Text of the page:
The e-ROSA project seeks to build a shared vision of a future sustainable e-infrastructure for research and education in agriculture in order to promote Open Science in this field and as such contribute to addressing related societal challenges. In order to achieve this goal, e-ROSA’s first objective is to bring together the relevant scientific communities and stakeholders and engage them in the process of coelaboration of an ambitious, practical roadmap that provides the basis for the design and implementation of such an e-infrastructure in the years to come.
This website highlights the results of a bibliometric analysis conducted at a global scale in order to identify key scientists and associated research performing organisations (e.g. public research institutes, universities, Research & Development departments of private companies) that work in the field of agricultural data sources and services. If you have any comment or feedback on the bibliometric study, please use the online form.
You can access and play with the graphs:
- Evolution of the number of publications between 2005 and 2015
- Map of most publishing countries between 2005 and 2015
- Network of country collaborations
- Network of institutional collaborations (+10 publications)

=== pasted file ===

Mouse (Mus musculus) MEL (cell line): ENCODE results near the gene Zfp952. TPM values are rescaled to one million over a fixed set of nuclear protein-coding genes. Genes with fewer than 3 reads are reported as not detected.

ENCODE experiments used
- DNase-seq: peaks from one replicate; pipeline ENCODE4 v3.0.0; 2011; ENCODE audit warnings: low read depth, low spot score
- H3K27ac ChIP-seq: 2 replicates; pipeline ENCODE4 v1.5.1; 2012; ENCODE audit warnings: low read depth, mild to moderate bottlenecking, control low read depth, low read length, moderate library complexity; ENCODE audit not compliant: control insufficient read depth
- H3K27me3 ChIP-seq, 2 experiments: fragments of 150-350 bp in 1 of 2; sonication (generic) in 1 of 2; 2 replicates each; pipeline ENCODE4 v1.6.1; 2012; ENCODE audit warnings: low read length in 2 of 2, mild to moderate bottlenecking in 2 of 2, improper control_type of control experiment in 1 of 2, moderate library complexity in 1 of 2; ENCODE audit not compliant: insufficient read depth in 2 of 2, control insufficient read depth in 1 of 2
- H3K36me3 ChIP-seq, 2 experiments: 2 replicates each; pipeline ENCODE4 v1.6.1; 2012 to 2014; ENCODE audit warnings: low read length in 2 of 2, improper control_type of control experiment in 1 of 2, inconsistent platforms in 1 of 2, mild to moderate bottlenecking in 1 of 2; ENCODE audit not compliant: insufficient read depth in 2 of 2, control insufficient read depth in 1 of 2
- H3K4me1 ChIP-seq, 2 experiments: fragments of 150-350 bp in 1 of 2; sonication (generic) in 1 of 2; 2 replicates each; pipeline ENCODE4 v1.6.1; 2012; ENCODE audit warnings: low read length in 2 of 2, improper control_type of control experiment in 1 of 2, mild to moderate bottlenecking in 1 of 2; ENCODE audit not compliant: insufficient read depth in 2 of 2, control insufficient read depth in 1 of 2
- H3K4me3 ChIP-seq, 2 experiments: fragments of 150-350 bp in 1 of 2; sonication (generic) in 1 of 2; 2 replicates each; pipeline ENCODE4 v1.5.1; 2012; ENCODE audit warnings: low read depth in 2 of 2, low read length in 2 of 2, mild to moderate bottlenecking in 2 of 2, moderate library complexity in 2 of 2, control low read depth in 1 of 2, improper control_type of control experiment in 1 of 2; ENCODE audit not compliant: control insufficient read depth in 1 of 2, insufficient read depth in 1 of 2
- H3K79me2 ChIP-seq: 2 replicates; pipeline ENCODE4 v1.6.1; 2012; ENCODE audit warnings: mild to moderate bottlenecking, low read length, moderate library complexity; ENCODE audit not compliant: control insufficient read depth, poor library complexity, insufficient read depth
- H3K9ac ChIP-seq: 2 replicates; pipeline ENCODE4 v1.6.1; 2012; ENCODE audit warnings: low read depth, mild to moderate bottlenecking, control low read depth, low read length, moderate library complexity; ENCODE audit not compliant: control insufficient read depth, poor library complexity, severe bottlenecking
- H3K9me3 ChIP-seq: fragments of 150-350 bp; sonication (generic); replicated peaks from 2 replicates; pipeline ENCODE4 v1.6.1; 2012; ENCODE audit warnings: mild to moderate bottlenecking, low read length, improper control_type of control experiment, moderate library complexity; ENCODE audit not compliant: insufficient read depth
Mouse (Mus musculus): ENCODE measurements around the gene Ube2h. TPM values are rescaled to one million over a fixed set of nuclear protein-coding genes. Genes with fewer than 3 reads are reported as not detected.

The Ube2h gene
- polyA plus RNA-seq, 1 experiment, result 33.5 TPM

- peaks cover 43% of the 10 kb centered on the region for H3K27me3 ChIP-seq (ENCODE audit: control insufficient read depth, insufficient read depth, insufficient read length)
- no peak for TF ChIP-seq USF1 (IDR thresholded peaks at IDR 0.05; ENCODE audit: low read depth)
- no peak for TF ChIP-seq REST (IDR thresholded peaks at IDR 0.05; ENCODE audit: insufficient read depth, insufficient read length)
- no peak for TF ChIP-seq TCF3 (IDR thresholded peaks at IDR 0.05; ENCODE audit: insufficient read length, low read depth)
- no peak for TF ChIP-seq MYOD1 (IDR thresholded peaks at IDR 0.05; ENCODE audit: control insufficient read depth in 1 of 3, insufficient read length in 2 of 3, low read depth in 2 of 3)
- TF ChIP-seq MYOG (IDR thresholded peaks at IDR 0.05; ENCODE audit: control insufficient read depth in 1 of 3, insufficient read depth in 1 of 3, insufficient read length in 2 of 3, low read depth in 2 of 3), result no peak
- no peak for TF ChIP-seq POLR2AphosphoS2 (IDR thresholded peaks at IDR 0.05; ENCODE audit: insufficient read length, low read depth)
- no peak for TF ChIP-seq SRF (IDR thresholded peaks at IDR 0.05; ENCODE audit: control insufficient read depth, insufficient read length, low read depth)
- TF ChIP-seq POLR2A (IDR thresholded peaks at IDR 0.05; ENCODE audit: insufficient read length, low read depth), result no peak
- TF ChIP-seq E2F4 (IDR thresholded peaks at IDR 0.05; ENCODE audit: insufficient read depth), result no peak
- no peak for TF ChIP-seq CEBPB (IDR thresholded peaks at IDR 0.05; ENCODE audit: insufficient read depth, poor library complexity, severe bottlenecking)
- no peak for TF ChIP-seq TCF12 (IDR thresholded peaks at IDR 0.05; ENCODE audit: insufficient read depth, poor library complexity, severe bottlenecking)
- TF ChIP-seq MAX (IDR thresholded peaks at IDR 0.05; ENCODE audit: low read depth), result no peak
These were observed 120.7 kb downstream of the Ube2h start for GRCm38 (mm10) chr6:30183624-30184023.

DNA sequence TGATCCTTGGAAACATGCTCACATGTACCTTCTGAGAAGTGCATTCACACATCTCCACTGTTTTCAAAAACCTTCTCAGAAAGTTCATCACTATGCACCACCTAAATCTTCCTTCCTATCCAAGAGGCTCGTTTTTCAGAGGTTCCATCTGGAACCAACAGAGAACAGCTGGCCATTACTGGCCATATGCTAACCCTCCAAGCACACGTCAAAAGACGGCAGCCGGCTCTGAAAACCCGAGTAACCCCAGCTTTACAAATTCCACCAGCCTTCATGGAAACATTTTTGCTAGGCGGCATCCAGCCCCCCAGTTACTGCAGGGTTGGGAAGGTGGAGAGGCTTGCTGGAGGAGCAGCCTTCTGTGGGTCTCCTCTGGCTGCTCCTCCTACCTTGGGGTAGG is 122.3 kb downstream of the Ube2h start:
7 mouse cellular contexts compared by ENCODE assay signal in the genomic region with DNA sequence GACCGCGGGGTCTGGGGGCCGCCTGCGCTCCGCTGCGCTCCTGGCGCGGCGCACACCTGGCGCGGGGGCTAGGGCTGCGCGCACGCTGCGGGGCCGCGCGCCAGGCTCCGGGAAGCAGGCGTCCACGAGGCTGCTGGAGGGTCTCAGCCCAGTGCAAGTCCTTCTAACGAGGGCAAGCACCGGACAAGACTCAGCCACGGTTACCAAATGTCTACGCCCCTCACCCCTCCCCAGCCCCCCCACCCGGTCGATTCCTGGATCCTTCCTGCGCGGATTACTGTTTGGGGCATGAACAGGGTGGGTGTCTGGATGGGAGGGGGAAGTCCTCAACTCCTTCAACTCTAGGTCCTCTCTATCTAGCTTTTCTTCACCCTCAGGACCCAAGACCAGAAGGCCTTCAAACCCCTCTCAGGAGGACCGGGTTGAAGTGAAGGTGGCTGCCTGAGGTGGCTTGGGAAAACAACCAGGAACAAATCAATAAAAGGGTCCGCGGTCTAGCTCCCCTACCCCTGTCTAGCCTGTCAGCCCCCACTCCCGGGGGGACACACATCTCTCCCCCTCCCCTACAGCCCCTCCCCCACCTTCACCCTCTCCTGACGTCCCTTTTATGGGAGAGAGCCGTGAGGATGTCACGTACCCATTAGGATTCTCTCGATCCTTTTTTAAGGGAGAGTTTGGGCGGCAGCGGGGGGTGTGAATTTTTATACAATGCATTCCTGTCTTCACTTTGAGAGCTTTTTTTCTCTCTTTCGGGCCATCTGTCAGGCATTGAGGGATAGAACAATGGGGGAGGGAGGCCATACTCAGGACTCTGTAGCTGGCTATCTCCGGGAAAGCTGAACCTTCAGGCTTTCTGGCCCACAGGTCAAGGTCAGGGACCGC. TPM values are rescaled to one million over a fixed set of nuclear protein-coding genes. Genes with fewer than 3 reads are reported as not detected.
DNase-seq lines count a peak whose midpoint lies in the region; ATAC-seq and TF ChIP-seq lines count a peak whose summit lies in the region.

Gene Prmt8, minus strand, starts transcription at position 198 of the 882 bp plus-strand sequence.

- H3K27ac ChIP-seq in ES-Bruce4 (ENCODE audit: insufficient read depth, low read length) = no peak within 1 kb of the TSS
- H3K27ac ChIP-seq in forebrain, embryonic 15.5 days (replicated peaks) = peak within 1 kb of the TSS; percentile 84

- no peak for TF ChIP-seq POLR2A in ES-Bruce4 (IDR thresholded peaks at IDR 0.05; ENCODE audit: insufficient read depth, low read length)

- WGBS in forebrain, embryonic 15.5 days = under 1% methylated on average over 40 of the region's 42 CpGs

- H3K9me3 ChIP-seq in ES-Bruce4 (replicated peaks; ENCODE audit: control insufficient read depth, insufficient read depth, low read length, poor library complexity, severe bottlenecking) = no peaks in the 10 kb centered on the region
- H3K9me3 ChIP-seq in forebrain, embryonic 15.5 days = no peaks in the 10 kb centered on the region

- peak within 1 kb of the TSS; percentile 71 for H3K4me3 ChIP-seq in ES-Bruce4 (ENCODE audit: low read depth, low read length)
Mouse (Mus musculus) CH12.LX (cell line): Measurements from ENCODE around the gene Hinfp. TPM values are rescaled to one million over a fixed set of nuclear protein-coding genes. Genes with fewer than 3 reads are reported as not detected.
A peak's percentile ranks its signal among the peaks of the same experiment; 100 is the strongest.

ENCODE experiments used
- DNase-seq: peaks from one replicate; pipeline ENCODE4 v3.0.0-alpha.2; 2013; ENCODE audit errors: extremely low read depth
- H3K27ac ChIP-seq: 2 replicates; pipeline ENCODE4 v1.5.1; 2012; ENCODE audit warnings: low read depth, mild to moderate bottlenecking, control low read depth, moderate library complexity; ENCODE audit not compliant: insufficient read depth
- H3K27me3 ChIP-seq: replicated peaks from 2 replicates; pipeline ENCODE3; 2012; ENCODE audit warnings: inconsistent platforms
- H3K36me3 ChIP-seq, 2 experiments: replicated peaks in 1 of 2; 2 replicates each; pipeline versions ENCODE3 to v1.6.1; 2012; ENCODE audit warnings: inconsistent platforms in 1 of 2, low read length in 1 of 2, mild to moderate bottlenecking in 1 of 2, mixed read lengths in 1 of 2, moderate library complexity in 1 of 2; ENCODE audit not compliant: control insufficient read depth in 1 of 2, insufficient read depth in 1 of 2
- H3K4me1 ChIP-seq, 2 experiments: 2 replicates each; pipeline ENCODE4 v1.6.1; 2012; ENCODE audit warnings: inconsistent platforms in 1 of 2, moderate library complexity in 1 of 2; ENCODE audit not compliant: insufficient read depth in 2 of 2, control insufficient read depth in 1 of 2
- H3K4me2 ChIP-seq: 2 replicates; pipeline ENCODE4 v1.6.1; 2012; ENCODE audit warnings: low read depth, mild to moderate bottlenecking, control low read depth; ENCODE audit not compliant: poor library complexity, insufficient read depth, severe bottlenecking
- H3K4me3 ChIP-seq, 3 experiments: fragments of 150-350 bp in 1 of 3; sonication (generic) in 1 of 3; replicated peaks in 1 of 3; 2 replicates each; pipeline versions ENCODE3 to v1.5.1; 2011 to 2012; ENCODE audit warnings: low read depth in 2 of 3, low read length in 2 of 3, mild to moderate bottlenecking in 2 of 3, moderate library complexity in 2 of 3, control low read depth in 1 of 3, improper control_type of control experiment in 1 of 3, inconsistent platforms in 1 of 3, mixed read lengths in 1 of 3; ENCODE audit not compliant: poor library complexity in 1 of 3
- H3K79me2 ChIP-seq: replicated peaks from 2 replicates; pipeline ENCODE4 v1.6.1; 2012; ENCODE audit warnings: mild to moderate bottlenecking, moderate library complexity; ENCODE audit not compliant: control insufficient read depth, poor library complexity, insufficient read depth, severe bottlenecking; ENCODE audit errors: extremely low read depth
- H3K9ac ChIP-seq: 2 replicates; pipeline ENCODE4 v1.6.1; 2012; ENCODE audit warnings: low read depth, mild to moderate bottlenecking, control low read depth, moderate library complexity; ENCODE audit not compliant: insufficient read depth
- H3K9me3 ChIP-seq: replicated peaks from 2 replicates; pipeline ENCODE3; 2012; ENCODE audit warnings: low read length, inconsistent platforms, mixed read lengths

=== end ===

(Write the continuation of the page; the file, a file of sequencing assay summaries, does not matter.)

- Network of keywords relating to data - Link
Data-driven Low-Complexity Nitrate Loss Model utilizing Sensor Information - Towards Collaborative Farm Management with Wireless Sensor Networks
Excessive or poorly timed application of irrigation and fertilizers, coupled with the inherent inefficiency of nutrient uptake by crops result in nutrient fluxes into the water system. The ability to predict nutrient-rich discharges, in real time, can be very valuable to enable reuse mechanisms within farm systems. Wireless Sensor Networks (WSNs) offer an opportunity to monitor environmental systems with unprecedented temporal and spatial resolution. As part of our previous work, we proposed a novel framework (WQMCM) to combine increasingly common local farm-scale sensor networks across a catchment to learn and predict (using predictive models) the impact of catchment events on their downstream environments, allowing dynamic decision. Existing models use complex parameters which are difficult to extract and this, coupled with constraints on network nodes (battery life, computing power etc., availability of sensors) makes it necessary to develop simplified models for deployment within the networks. The paper investigates data-driven model for predicting daily total oxidized nitrate (TON) fluxes by seeking simplification in model parameters and using only a yearlong training data set. Data from a catchment in Ireland is used for training the model. Model simplification is investigated by abstracting details from an existing nitrate loss model. By using M5 decision tree model on the training samples of the proposed parameters, results give R2 as 0.92 and RRMSE as 0.26. The proposed novel model gives better results with fewer samples and simple parameters when compared to the traditional model. This shows promise for enabling real time nutrient control and management within the collaborative networked farm system.
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